Besides, with this latest installment we’re really getting into the “meat” of things, anyway — the rumor-shrouded tome that Black has been after, Hali’s Booke (the Providence equivalent to/antecedent of H.P. Lovecraft’s Necronomicon) is finally in his, as they used to say in the ’80s and ’90s, “hot little hands,” and while the overly-eager among us were certain that Herbert West, Reanimator was going to be the HPL “anchor story” at the heart of this issue, Moore has faked us out once again by forcing his stand-in for West, one Hector North, off-stage fairly early on when an unexpected message arrives for him at his heavily-formaldehyde-scented home, the contents of which force him and his hen-pecked boyfriend/assistant to beat a hasty retreat back to Boston. Okay, yeah, the first few pages of this issue take place in West’s home, to be sure, and the scenes that play out there are rife with the sort of “gallows humor” that has been ever-present in this series from the outset, as almost every line spoken is rife with double-and even triple-meanings that will be especially obvious to, and rewarding for, longtime Lovecraft fans, but, once again, the inevitable confrontation with North (errrr, West) has been shunted down the line just a bit.


That’s okay, though, because not only is what happens here a plenty acceptable substitute for the Reanimator-centric issue that fans have been waiting for, this actually proves to be the chapter of the story  (titled, incidentally, “Out Of Time”) where the storm that’s been brewing slowly since #1 finally begins to break. Where the shit hits the fan. Where Moore starts to pull out all the stops and finally “goes to far,” as he always does, serving up the horror in a manner so shocking, and so thick with import, that you get the distinct feeling that he’s basically daring you to keep going. But first, Hali’s Booke.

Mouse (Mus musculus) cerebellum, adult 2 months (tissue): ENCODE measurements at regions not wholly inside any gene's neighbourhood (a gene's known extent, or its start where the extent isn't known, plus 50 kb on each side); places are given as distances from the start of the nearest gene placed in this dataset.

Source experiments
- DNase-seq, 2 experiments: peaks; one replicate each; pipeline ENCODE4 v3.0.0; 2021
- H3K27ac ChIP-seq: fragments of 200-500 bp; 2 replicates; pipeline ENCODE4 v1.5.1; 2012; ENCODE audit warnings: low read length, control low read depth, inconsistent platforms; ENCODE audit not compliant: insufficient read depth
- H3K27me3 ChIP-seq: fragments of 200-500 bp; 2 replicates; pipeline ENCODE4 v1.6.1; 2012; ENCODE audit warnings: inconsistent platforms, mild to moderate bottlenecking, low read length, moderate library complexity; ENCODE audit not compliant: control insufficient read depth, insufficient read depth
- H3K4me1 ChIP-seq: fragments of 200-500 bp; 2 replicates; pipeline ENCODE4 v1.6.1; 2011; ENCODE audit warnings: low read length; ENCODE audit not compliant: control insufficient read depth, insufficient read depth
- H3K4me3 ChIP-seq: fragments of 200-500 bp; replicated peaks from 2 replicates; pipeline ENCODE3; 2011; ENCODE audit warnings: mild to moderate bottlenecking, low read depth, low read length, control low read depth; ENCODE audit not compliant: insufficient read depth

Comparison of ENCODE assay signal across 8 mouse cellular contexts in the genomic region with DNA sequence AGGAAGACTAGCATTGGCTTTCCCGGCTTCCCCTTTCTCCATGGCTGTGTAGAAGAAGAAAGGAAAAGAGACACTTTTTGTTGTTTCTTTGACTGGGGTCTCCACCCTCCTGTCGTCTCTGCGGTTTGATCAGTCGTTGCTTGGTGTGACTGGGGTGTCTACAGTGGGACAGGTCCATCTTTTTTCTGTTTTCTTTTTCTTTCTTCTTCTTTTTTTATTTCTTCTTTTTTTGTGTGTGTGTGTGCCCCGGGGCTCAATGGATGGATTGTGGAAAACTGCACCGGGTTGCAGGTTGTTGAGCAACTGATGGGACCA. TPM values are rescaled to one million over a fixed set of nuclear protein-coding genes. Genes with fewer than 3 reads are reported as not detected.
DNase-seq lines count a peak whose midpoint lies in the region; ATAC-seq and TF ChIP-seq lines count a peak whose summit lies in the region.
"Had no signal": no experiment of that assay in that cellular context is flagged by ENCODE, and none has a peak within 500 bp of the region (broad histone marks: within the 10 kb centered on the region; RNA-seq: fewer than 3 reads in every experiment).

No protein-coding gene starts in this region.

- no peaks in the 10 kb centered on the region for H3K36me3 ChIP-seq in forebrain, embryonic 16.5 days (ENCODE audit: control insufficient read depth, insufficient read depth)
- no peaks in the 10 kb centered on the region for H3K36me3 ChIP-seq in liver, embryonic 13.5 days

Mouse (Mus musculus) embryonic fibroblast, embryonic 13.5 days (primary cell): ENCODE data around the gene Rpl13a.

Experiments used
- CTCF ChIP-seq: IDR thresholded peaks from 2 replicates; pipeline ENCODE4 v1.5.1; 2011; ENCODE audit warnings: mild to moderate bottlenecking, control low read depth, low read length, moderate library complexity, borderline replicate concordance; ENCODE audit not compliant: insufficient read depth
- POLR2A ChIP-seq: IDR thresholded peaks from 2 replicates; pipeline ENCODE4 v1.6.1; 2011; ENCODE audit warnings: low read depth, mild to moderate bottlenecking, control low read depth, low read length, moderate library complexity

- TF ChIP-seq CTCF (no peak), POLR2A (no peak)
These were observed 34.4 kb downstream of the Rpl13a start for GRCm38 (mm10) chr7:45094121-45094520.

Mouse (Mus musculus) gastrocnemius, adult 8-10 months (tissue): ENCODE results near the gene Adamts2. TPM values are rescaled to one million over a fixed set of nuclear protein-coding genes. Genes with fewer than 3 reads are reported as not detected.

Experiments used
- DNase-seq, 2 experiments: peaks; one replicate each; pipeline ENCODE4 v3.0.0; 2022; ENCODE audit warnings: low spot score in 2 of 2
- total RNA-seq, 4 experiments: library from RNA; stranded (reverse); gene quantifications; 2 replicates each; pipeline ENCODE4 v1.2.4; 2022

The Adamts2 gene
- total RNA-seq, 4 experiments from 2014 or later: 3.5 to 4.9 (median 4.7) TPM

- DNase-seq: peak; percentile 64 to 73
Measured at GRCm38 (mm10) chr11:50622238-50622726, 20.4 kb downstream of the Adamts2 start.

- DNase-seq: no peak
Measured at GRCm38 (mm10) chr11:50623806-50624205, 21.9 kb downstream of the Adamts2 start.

Black decides to tour St. Anselm College (Miskatonic University in all but name) one more time, only to discover that the librarian he’s been expecting to wait a  few more weeks to see has actually returned, which means either that his travels were cut short, or that, more disturbingly, our protagonist has actually been in Manchester a lot longer than he figured. Given that the concept of “nested time” has been breached in the backmatter pages of previous issues, and that time seems to pass differently for Black once he sits down to actually read the contents of the volume he’s been in such single-minded pursuit of (Burrows kills it on the art in the panels depicting the strange fourth-dimensional flow in the library), it’s pretty clear what’s really going on — to all but our ostensible “hero,” of course, who remains as clueless to the nature of events taking place around him, as well as his increasingly-important role within them, as ever. All that’s about to change, though, and in a very big way.


Perusing through Hali’s Booke is every bit the brain-bomb we’ve all been figuring it would be, but it’s what comes next that shifts Providence into a new, higher, and decidedly more dangerous gear : unnerved from his experience with the book, Black accompanies 13-year-old Elspeth Wade (Providence‘s answer to Asenath Waite from The Thing On The Doorstep, who also walked to the college with him earlier and, indeed, was the bearer of the bad news that sent Dr. North scurrying) back to her rooms in order to “decompress,” only to have the absolutely unimaginable happen to him. And to her, I suppose. But mostly to him. I’ll say no more at this point, and allow the following image to do some of my talking for me:


So — yeah. It gets worse. Much worse. And here’s where we have to side-step for a bit.

Moore has been criticized over the years for his supposed “over-reliance” on rape and sexual violence in his comics, and this once-tiny “buzz”  reached a veritable crescendo semi-recently due to his aggressive responses to said complaints — responses that saw him engage in a rather heated debate, albeit by proxy, with some of his most vocal detractors and nobody emerging from the conflagration entirely unscathed. On the one hand, the naysayers do have a point : rape was a central event in Moore’s run on Swamp Thing, in Miracleman, in the third volume of The League Of Extraordinary Gentelmen, in From Hell, in Lost Girls, in Neonomicon — it’s a long list. And if you throw in the attempted  rapes in Watchmen  and V For Vendetta, as well as the implied rape in The Killing Joke, well — it gets even longer. But it’s also true that Moore never presents it in a titillating or otherwise-glamorized way. It’s always ugly. It’s always scarring. It’s always unspeakably horrific. And so it is here. But there’s a whole other level going on in Providence #6 that bears a little bit of closer examination, unpleasant as it is. So that’s what we’re going to do next — as well as indulge in a bit of speculation.